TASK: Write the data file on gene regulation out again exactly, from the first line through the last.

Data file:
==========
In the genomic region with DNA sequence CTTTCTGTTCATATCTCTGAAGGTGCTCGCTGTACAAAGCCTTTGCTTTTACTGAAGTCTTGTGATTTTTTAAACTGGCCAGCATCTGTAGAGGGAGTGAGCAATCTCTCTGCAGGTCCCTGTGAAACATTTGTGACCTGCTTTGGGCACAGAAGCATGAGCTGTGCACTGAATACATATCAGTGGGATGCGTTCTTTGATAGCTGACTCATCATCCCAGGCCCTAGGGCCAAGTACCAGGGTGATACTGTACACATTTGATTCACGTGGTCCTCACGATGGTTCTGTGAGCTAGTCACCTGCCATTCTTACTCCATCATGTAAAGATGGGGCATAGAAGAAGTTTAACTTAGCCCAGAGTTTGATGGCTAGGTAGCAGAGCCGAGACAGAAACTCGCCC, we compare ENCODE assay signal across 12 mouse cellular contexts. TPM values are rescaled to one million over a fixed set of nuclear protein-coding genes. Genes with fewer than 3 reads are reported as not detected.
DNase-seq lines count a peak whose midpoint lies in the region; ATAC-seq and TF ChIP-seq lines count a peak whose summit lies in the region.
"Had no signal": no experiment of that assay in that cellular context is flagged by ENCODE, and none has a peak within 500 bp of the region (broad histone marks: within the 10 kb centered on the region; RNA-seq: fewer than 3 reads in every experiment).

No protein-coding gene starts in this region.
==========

In the genomic region with DNA sequence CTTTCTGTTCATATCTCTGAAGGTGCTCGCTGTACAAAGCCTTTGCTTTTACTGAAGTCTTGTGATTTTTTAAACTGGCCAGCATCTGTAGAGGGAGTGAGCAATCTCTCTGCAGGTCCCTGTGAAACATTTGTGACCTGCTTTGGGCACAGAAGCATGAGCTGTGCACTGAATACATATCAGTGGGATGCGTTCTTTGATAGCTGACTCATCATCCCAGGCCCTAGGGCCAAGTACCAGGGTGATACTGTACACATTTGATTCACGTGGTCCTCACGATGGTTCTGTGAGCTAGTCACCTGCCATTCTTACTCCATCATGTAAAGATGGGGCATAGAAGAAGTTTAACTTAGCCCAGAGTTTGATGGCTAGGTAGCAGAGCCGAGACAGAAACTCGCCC, we compare ENCODE assay signal across 12 mouse cellular contexts. TPM values are rescaled to one million over a fixed set of nuclear protein-coding genes. Genes with fewer than 3 reads are reported as not detected.
DNase-seq lines count a peak whose midpoint lies in the region; ATAC-seq and TF ChIP-seq lines count a peak whose summit lies in the region.
"Had no signal": no experiment of that assay in that cellular context is flagged by ENCODE, and none has a peak within 500 bp of the region (broad histone marks: within the 10 kb centered on the region; RNA-seq: fewer than 3 reads in every experiment).

No protein-coding gene starts in this region.